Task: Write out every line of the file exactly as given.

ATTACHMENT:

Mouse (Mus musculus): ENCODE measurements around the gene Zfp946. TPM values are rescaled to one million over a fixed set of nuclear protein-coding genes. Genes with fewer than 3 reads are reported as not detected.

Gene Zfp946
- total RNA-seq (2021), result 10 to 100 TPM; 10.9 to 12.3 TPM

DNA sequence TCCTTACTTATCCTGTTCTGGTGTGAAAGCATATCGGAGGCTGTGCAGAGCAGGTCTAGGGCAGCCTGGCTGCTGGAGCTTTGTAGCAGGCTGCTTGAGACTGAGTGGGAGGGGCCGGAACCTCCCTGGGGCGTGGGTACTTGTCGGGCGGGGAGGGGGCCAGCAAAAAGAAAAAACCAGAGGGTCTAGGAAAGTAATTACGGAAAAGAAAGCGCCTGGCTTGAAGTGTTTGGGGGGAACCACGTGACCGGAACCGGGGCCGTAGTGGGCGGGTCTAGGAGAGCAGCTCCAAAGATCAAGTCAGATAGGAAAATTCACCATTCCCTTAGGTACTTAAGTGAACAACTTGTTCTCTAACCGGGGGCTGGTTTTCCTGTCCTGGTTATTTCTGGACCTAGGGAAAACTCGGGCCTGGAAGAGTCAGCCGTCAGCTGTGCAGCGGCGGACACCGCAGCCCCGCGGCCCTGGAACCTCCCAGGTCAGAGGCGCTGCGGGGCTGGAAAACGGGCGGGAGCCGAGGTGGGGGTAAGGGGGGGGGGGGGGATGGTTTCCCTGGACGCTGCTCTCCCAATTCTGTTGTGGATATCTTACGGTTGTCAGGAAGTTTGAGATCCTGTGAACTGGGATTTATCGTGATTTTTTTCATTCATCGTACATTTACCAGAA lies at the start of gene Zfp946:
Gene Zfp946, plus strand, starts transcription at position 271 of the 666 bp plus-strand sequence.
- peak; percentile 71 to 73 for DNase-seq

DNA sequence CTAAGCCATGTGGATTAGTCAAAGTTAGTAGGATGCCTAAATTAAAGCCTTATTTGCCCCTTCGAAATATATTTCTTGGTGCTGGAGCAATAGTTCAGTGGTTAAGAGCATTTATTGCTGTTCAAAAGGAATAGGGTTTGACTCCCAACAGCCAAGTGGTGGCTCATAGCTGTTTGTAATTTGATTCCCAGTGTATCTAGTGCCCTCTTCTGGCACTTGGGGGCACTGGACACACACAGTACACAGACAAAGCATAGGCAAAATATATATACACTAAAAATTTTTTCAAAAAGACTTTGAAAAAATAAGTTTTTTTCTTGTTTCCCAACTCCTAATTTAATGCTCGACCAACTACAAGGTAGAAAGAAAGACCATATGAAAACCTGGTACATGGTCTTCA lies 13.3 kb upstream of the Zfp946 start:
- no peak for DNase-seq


Mouse (Mus musculus): ENCODE measurements around the gene Zfp946. TPM values are rescaled to one million over a fixed set of nuclear protein-coding genes. Genes with fewer than 3 reads are reported as not detected.

Gene Zfp946
- total RNA-seq (2021), result 10 to 100 TPM; 10.9 to 12.3 TPM

DNA sequence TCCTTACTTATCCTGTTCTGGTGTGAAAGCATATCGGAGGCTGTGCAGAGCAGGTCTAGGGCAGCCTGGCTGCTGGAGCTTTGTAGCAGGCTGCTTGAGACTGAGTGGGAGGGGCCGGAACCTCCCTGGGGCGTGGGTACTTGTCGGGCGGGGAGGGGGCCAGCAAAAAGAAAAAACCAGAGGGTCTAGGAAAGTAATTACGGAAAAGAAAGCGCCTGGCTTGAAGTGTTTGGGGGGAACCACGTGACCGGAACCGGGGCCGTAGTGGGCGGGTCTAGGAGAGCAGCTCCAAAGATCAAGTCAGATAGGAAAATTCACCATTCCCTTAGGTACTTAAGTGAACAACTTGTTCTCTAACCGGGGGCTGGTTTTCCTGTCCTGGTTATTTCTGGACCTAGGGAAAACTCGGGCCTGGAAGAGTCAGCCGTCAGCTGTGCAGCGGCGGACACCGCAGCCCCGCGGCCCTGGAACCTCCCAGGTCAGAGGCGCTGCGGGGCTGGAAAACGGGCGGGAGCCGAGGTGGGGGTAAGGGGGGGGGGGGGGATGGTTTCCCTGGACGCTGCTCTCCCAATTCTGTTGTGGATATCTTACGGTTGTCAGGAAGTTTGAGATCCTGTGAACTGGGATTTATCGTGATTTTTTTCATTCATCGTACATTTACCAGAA lies at the start of gene Zfp946:
Gene Zfp946, plus strand, starts transcription at position 271 of the 666 bp plus-strand sequence.
- peak; percentile 71 to 73 for DNase-seq

DNA sequence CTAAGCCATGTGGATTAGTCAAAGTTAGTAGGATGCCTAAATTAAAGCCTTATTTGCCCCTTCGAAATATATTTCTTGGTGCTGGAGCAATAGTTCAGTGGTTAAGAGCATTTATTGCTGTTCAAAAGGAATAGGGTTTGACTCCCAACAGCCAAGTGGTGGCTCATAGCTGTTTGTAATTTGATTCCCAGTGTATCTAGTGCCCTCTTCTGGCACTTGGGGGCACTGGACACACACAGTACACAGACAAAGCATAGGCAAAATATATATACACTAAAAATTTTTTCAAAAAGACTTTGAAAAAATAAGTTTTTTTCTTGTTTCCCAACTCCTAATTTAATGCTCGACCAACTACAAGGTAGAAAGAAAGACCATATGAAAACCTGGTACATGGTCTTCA lies 13.3 kb upstream of the Zfp946 start:
- no peak for DNase-seq